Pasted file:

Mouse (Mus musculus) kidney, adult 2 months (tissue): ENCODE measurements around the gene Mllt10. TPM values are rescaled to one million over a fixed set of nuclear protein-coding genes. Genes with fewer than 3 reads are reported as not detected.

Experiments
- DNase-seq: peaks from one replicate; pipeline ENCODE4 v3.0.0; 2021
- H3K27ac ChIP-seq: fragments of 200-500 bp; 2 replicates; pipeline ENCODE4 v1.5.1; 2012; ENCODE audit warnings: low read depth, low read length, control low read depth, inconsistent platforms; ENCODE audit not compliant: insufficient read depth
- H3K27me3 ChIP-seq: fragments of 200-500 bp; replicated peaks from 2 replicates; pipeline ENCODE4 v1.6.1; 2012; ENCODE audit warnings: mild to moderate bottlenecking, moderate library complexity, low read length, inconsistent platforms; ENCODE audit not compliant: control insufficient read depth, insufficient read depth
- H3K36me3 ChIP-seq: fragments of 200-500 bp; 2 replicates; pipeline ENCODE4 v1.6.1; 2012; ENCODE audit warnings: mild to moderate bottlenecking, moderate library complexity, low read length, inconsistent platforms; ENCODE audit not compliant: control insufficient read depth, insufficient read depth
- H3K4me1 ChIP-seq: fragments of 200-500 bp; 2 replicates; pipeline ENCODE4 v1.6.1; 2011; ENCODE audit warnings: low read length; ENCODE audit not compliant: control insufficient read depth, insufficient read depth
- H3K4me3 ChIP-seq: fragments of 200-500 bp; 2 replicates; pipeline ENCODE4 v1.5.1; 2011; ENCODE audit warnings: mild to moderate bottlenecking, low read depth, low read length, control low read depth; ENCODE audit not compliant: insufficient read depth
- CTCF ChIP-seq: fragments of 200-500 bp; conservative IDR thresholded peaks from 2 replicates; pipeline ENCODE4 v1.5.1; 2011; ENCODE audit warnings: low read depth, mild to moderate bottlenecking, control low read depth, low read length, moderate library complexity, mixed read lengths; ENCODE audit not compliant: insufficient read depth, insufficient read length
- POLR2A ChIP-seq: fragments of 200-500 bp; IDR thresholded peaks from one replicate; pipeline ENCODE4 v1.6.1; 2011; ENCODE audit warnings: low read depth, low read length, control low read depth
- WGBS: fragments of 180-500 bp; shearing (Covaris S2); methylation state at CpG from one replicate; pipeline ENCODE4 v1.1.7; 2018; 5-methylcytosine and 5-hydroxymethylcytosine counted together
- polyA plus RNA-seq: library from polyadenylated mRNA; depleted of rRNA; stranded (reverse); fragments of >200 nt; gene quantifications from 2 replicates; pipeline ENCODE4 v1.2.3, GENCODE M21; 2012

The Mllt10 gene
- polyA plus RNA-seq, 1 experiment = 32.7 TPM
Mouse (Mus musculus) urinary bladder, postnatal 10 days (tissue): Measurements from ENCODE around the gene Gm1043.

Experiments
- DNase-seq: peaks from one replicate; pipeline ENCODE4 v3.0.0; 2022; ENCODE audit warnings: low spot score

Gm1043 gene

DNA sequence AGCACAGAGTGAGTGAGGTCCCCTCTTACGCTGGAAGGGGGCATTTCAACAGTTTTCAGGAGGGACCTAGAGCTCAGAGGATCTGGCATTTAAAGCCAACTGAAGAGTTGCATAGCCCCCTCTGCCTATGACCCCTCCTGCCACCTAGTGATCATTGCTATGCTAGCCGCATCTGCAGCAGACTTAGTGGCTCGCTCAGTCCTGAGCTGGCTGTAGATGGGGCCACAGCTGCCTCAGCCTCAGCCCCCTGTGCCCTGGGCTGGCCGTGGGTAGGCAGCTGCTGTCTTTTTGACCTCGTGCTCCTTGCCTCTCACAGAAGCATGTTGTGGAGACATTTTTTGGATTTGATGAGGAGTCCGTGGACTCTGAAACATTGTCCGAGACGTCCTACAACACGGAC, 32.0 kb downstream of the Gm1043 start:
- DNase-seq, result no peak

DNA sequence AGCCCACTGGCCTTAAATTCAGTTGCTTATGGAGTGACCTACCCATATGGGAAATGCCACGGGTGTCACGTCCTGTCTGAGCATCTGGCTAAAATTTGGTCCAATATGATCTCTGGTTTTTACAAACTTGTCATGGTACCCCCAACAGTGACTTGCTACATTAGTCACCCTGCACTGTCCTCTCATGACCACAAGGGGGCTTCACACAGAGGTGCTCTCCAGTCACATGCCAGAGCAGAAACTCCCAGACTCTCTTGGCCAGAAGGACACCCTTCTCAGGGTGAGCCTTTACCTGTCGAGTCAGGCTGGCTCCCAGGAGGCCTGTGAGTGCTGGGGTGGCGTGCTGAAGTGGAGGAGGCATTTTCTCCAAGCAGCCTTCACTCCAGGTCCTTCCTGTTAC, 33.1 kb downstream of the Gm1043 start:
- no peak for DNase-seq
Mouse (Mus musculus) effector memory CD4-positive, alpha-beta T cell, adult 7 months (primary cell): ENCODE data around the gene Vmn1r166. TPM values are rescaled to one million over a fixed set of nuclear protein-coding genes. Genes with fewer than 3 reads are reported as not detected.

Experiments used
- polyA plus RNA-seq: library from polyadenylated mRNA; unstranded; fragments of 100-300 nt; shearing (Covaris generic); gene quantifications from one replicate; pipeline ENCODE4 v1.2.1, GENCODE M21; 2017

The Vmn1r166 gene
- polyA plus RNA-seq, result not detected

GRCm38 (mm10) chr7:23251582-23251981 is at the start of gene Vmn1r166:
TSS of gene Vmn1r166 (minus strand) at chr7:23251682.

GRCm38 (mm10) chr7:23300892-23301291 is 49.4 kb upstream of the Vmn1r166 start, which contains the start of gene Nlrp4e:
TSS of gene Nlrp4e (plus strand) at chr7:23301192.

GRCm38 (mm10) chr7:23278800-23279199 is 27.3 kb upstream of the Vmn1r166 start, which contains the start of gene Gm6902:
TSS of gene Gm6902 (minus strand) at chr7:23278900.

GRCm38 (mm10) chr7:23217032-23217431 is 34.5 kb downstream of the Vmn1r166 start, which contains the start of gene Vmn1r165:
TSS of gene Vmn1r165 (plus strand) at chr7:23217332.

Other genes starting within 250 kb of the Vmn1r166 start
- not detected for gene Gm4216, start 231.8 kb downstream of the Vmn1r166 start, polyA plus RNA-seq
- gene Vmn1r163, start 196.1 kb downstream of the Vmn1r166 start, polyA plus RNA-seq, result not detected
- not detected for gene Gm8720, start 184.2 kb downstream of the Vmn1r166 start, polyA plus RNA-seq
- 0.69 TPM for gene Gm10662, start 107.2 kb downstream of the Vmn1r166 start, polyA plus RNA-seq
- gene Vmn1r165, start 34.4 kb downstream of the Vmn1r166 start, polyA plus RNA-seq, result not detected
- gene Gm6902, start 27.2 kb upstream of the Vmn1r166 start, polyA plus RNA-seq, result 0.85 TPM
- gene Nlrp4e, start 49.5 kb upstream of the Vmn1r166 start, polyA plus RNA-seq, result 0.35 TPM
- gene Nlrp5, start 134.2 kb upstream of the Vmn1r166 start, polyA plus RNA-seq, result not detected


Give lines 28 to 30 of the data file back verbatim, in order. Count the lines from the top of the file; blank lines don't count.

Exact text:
GRCm38 (mm10) chr7:23251582-23251981 is at the start of gene Vmn1r166:
TSS of gene Vmn1r166 (minus strand) at chr7:23251682.

GRCm38 (mm10) chr7:23300892-23301291 is 49.4 kb upstream of the Vmn1r166 start, which contains the start of gene Nlrp4e: